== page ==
Diego Rivera is one of the world’s most renowned muralists, recognized for his large-scale and imaginative murals. The Mexican painter and revolutionary was born in 1886 and passed away in 1957. His life was full of interesting projects, new ideas, and innovations in the world of art.
However, while you can still find remnants of Rivera’s paintings in Mexico, the United States, and other places around the world, not all of his works have had such a fantastic fate. In fact, one of his works—arguably the one he intended to be the greatest work of his life—was destroyed before it could ever be fully enjoyed by the curious public.
The story behind The Man at the Crossroads is one that raises a lot of important questions. What is the role of art in our society? What, if any, influence should a commissioner have over an artist? And when is it time for us to take a stand, even if it means not getting paid or having our work destroyed?
Let’s take a closer look at the unique history behind Rivera’s The Man at Crossroads.
The Story Behind the Man at the Crossroads
In the mid-1900s, the Rockefeller Family (primary holders of Standard Oil) was arguably the most powerful family in the entire world. Their prominence was especially notable in the buildings and architecture of New York City, particularly 30 Rockefeller Plaza (then called the RCA building), an art-deco masterpiece of a skyscraper that still stands today.
The family used their tremendous wealth to commission a variety of public works—even from some of the world’s most controversial and revolutionary artists, such as Diego Rivera. In 1933, Rivera, a self-proclaimed communist, was hired by the Rockefeller family (arguably the most “capitalist” family there was) to create a large, thought-provoking mural that was to be hung in 30 Rock’s main lobby.
Initially, Diego was given a relatively large degree of artistic freedom in order to fill the massive wall. John Rockefeller Jr., who was considered a bit more open-minded than his father—and was also highly influenced by his wife, Abby, who was a fan of Diego’s work, such as Detroit Industry—gave Diego the go-ahead to create a bold mural unlike any others in the area.
Diego proposed a three-panel work. The left panel, called The Frontier of Ethical Evolution, illustrated what Diego viewed as the virtues of a socialist society. The right panel, called, The Frontier of Material Development, illustrated the productivity unleashed by capitalism. The center panel, The Man at the Crossroads, contained an industrial worker who, undoubtedly, was influenced by both sides.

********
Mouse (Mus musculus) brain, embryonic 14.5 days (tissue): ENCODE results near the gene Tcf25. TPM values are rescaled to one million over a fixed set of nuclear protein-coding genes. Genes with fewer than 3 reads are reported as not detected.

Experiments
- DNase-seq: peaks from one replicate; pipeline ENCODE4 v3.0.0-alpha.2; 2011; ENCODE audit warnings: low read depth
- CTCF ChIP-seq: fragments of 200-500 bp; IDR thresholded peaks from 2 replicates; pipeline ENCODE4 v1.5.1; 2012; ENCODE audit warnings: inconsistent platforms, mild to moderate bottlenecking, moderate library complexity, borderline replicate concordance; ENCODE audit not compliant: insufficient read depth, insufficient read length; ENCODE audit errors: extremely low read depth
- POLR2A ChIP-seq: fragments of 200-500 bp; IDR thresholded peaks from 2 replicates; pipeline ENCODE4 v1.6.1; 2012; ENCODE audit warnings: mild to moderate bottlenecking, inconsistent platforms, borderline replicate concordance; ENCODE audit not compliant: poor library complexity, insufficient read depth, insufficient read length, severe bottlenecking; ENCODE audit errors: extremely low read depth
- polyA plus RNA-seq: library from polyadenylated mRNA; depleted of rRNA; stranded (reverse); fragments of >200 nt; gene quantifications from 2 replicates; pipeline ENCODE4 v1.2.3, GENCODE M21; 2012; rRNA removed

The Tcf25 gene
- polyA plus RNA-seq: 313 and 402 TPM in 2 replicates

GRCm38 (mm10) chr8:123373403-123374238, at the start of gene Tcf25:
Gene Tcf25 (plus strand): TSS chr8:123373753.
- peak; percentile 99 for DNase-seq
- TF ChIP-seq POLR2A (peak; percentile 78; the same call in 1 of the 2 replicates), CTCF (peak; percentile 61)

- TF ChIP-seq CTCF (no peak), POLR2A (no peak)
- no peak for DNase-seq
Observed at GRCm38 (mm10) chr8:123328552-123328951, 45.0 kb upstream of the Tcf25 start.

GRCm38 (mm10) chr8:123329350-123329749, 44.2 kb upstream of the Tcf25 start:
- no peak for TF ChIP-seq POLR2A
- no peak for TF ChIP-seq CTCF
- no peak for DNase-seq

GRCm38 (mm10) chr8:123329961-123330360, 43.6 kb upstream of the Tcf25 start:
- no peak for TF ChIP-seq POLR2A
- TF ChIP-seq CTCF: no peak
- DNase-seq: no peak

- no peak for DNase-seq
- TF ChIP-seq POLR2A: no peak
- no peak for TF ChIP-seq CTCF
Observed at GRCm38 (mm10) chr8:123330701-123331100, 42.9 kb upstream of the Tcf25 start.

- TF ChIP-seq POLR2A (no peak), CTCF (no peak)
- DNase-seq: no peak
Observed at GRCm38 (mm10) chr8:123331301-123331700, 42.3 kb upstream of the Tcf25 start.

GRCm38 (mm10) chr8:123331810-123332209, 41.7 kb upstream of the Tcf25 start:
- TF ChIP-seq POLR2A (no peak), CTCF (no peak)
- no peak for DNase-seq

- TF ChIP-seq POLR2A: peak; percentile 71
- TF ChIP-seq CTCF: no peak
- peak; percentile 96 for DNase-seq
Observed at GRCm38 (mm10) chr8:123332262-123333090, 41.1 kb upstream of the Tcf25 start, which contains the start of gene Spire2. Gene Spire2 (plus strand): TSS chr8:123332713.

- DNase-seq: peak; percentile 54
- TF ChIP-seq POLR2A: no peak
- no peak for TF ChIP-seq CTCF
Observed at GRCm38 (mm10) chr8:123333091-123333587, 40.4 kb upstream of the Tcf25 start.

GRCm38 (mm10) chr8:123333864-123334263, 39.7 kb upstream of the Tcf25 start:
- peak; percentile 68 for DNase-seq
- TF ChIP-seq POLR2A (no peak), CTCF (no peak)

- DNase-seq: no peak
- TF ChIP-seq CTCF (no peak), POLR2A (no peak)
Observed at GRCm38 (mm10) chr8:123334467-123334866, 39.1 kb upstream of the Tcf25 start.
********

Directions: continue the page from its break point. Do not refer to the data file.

Perhaps surprisingly to some, Rockefeller approved of Rivera’s initial designs. However, after an initial viewing of the mural, the New York World Telegraph—one of the most widely read newspapers at the time—criticized the work of art, calling it “anti-capitalist propaganda.”
Rather than moderating his fresco mural to appease the capitalist class (which he despised), Rivera doubled down on the socialist aspects of the paintings, adding images of the former Soviet Union leader Vladimir Lenin as well as a group of communist workers celebrating May Day (a holiday with socialist origins).
When Rockefeller saw the new mural with these unambiguous additions, he was outraged. He commented that, though he respects Diego’s artistic vision, he couldn’t have a portrait of Vladimir Lenin hanging in his lobby. He commanded that Diego remove any references to Lenin and return the mural back to its original form.
Rockefeller, knowing that he was paying a considerable amount of money for the commission, assumed that Rivera would comply. However, Rivera grew even more resentful of the constraints on his artistic vision and refused. In Rivera’s view, the purpose of art is for the artist to express what they see and what they feel—not what they are told to see and feel.
After Rivera refused to alter his work, Rockefeller ordered for the entire mural to be destroyed. Only a few black and white photographs remain as evidence of one of the most interesting feuds in art history.
Diego Rivera’s Legacy Lives On
In 1934, Rivera created a smaller version of the moral, which he renamed Man Controller of the Universe, which can currently be viewed in the Palacio de Bellas Artes, the most prestigious Art Museum in Mexico City.
The classic feud between Rockefeller and Rivera has also been recreated many times in pop culture settings, including a poem by EB White (1933) “I paint what I see: a ballad of artistic integrity”, as well as the cinematic masterpieces Cradle Will Rock (1999) and Frida (2002)—the latter film focuses on Diego’s long-time partner and eventual wife, the revolutionary Mexican artist Frida Kahlo.
Perhaps what makes Diego’s work most memorable is the fact that it was never actually seen—instead, what lives on at 30 Rockefeller Plaza is the legacy of a man who was willing to stand by his artistic principles, no matter the cost.
Andrew is a freelance writer that primarily focuses on real estate and finance topics. He graduated from the University of Colorado with degrees in Finance and Political Science and has since worked in the real estate, life insurance, and digital marketing industries. When he is not writing, Andrew enjoys skiing, playing piano, painting, and spending time with his wife (Maggie) and cat (Crow).